Working on solar cars and web apps might seem like unrelated endeavors. Not so.
In college, I spent four years working on the University of Michigan Solar Car Team, which designed, built and raced a solar electric vehicle. Now I’m a Project Manager at software company ExtensionEngine, building web and mobile applications for innovative companies. Looking back on my time in both roles made me realize that there are three critical steps that drive project management success – regardless of what’s being built:
1. Stick your nose in a book
Managing a successful project requires a vast array of knowledge. You have to understand leadership, scheduling, budgeting, execution and communication. No one is perfect, so chances are that you lack knowledge in at least one of these areas.
Reading is one of the fastest ways to get over the learning curve. I’m not talking about staying on top of new technologies or trends, but entrenching yourself in the softer skills of management. So set a goal to finish one management book a month. Amazon serves up good lists based on keywords and the NY Times book review covers management books too.
With e-books, getting your hands on books is easier than ever today. With a click of a button you can have a book delivered to your iPad, cell phone or computer.
Don’t like to read? Get audio books at audible.com.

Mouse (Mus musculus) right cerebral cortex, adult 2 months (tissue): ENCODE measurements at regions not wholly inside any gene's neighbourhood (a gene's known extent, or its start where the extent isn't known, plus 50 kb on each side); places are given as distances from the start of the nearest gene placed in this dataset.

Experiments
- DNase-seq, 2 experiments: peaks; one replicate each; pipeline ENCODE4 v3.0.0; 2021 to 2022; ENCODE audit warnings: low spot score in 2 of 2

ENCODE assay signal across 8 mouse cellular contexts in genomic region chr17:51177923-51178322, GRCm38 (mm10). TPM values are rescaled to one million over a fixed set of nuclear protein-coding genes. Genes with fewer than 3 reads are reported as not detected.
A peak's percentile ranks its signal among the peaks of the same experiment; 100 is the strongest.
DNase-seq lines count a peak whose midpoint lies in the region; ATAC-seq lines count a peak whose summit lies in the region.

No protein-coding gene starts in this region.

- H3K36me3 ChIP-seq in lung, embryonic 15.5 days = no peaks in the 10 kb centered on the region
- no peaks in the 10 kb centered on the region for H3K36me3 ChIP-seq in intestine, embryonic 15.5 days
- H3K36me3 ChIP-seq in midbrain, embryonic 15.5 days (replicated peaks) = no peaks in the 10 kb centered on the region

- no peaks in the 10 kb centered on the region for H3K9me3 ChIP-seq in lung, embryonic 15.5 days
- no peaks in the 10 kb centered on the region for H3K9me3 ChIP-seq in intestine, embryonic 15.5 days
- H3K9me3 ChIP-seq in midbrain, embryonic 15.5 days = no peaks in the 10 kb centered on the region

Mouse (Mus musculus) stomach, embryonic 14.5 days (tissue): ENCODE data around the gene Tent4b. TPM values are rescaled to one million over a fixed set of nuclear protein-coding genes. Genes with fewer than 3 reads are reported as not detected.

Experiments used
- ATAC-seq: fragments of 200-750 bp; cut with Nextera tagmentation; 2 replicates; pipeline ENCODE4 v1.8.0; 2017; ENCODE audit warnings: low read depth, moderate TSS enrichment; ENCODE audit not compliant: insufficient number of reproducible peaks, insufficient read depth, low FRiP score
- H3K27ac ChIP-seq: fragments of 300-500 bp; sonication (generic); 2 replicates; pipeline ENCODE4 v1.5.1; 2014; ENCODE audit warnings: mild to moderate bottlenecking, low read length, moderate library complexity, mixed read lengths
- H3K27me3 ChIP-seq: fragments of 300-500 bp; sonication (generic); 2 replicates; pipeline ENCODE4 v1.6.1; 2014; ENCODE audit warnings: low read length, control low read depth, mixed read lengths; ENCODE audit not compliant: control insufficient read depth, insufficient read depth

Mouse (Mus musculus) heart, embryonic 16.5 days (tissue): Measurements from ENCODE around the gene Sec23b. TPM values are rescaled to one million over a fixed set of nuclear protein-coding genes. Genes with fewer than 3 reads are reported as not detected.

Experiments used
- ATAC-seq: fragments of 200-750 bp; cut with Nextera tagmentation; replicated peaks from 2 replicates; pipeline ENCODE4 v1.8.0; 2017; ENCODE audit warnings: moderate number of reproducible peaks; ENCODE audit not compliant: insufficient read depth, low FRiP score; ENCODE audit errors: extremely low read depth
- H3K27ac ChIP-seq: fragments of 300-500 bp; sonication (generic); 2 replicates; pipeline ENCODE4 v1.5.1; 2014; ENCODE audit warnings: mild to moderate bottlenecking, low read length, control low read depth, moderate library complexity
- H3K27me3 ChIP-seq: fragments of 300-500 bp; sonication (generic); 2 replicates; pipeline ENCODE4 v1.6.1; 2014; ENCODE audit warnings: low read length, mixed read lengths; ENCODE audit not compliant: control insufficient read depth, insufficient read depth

2. Explain the big picture
Projects are typically managed according to what is called the “Iron Triangle”: Scope, Schedule and Budget. But, this triangle doesn’t account for a critical vector: Why?
The “Why” of the project connects the Iron Triangle and gives it meaning. It is easy to assign tasks with due dates to your team, but it is nearly useless if they do not understand the reasoning behind them. This is especially true if you are working with team members across the globe, given the ease for miscommunications.
For example, I’m working with a development team in Croatia to deliver a project with an extremely tight turnaround. Taking 30 minutes to explain how the team’s tasks fit into the bigger picture and giving them the logic behind my decision making has saved us hours of miscommunication and rework.
3. Manage expectations – early and often
On any project, you’re dealing with multiple stakeholders – team members, clients, management – all with different motivations and goals. Managing all of their expectations is a huge part of the job. You must communicate up front what is realistic – and remind stakeholders again and again as the project unfolds. After all, a project’s ultimate success or failure is determined by comparing the results to the expectations.
And don’t forget the old adage: it’s much better to under promise and over deliver than to over-promise and under deliver.
This is my list – what other project management tips would you add?